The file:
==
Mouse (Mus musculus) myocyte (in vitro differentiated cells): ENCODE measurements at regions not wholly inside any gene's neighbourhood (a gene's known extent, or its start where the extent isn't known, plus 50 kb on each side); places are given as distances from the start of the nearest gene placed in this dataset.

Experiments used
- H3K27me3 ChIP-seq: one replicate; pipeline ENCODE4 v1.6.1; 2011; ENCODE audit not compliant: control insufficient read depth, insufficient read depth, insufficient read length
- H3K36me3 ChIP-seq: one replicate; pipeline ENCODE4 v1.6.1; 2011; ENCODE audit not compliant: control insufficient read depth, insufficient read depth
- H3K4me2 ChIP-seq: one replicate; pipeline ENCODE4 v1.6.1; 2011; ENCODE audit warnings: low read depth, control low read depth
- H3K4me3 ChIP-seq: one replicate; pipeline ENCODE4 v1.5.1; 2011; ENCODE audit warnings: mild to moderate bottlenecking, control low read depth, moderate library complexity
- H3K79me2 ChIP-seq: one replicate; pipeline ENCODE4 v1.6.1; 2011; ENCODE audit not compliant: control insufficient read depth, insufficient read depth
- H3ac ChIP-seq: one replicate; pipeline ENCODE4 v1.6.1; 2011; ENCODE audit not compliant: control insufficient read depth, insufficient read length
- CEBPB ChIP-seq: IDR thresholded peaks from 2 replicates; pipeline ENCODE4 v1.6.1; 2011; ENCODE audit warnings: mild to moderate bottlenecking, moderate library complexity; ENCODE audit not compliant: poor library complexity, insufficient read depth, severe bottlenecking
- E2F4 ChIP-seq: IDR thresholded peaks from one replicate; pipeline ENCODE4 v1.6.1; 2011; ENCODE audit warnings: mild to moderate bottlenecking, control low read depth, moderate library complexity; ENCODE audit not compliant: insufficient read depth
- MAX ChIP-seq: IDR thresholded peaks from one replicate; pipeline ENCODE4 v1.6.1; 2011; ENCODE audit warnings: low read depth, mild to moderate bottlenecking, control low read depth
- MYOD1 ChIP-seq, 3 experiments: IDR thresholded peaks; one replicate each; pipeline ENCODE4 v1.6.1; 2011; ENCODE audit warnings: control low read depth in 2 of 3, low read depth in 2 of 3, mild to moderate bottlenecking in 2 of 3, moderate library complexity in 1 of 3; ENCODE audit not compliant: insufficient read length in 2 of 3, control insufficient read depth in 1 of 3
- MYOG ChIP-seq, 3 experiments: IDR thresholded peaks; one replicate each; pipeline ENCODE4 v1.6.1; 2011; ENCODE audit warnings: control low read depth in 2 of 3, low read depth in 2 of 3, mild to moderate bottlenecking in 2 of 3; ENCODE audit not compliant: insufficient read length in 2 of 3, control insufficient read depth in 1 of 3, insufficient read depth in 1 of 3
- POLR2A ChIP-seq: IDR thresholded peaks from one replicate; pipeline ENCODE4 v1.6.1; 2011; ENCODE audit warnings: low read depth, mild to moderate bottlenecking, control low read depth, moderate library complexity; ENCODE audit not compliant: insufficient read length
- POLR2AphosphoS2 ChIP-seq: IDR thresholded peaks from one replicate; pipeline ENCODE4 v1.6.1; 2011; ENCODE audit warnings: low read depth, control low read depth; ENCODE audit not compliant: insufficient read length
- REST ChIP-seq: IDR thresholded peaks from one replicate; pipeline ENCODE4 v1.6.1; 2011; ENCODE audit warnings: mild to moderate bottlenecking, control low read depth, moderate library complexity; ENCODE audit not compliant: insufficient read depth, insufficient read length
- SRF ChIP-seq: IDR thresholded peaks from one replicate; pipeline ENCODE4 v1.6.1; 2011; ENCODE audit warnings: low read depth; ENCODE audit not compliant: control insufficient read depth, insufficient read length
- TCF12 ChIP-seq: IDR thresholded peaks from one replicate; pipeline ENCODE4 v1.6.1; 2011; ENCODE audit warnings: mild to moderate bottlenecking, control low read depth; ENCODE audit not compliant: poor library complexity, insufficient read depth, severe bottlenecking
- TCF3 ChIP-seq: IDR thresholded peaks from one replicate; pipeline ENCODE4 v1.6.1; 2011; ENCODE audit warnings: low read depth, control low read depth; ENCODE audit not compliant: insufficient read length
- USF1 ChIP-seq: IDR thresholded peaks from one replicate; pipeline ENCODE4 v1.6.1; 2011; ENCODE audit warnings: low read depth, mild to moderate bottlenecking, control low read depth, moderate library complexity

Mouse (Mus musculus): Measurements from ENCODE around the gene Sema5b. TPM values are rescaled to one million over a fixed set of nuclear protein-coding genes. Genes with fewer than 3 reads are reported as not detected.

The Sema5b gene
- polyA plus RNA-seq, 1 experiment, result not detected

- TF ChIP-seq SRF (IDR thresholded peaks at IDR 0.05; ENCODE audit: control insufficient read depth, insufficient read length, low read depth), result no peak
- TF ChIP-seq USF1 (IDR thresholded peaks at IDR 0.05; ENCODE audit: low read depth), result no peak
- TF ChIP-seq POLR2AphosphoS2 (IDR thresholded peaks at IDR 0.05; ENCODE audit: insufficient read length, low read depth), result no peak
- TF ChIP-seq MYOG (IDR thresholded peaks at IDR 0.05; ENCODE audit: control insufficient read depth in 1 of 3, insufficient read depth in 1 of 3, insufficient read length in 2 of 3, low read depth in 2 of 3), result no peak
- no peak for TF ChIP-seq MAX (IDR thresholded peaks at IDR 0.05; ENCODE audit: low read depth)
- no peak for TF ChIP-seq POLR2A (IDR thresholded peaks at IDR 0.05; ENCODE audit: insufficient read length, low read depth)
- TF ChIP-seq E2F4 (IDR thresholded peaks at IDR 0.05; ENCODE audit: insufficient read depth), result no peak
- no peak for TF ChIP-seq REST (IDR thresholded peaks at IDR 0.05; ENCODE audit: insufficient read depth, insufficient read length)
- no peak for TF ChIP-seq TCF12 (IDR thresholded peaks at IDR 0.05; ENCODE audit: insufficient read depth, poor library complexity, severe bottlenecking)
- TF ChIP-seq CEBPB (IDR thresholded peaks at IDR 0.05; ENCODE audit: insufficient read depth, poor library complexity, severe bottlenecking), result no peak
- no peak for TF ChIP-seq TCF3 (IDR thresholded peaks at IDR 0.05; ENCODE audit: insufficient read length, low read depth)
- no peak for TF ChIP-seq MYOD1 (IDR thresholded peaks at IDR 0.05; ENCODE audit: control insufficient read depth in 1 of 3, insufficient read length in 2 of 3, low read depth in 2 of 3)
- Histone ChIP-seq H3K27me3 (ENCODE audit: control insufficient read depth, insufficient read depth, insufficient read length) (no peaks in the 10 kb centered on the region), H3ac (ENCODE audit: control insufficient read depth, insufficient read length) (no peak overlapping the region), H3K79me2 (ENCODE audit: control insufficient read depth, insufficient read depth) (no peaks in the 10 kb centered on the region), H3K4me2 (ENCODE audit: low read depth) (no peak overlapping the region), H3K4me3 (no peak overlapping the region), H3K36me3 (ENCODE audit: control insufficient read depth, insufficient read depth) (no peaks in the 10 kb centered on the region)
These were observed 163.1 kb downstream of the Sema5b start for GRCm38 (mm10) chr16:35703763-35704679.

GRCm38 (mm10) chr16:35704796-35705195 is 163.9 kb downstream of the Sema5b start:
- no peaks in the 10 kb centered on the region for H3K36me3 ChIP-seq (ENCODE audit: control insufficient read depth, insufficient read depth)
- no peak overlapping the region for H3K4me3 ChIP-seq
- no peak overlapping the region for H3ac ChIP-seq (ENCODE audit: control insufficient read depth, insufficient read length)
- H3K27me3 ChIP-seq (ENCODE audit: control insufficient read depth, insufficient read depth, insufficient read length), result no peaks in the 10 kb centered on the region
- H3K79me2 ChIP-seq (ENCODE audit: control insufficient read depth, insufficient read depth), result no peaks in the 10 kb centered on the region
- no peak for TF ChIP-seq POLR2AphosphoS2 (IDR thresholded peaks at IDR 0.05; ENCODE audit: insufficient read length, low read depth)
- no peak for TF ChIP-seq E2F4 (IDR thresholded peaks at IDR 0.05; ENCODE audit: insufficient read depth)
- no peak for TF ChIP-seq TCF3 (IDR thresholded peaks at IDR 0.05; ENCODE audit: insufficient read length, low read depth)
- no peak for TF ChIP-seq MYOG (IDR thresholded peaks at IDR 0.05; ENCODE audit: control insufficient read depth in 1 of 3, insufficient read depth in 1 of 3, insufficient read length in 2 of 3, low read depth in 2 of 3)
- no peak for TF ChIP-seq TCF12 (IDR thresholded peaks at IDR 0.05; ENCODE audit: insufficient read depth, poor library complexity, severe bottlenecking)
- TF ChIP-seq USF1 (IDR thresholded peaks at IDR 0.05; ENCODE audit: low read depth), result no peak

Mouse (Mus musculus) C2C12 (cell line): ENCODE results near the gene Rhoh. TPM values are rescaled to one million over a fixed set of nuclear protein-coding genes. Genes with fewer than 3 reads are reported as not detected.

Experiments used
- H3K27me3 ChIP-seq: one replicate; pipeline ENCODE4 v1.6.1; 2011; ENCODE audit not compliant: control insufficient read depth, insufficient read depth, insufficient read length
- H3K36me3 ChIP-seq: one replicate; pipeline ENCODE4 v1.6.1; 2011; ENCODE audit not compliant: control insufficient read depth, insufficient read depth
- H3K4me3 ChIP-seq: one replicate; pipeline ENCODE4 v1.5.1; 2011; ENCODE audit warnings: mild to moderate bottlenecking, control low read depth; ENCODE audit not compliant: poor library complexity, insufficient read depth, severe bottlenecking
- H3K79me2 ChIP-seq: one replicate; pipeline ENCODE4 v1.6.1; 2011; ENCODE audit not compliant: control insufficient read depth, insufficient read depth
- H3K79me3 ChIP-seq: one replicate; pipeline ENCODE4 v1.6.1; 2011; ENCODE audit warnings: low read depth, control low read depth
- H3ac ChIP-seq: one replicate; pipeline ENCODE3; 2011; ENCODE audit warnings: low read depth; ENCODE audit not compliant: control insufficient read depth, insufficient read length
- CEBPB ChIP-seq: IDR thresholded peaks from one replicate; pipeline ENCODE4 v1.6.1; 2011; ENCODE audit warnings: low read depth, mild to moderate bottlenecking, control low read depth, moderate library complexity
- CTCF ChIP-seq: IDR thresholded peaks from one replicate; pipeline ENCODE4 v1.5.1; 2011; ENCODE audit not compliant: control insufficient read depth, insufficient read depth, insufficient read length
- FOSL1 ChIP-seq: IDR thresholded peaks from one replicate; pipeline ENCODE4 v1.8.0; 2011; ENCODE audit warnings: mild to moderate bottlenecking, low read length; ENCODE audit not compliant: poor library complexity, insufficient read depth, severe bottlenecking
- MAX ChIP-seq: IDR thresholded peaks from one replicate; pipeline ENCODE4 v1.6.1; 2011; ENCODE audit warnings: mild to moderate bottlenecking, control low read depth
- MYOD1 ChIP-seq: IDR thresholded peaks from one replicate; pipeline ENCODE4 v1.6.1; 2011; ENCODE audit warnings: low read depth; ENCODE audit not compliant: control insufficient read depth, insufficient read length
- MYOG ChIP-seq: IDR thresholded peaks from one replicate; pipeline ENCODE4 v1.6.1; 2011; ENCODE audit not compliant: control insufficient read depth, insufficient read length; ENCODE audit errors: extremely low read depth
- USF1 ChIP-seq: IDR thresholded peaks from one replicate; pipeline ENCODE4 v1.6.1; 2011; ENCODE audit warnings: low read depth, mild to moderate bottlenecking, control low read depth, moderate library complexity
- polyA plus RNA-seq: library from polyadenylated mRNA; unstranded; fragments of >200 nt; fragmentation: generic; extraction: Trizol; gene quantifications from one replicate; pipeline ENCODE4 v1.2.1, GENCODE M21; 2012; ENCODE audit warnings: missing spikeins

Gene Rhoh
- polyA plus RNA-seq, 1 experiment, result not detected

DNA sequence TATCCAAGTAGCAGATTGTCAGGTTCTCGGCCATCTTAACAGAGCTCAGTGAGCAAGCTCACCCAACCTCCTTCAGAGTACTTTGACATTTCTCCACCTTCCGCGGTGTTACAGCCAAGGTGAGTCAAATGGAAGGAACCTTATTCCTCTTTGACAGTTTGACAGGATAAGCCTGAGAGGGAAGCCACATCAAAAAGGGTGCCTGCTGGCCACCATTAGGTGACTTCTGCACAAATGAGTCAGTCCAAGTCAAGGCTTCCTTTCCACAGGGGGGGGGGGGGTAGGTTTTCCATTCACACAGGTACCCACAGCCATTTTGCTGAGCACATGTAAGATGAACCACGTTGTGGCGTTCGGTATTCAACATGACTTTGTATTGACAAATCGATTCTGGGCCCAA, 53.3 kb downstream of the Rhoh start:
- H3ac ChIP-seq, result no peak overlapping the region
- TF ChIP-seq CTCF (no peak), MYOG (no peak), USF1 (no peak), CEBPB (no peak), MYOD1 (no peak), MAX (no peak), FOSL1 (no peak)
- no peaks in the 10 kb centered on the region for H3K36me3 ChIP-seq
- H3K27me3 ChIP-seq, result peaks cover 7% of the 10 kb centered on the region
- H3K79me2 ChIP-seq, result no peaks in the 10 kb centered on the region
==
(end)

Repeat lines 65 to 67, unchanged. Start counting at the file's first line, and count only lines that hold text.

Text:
- polyA plus RNA-seq: library from polyadenylated mRNA; unstranded; fragments of >200 nt; fragmentation: generic; extraction: Trizol; gene quantifications from one replicate; pipeline ENCODE4 v1.2.1, GENCODE M21; 2012; ENCODE audit warnings: missing spikeins

Gene Rhoh
- polyA plus RNA-seq, 1 experiment, result not detected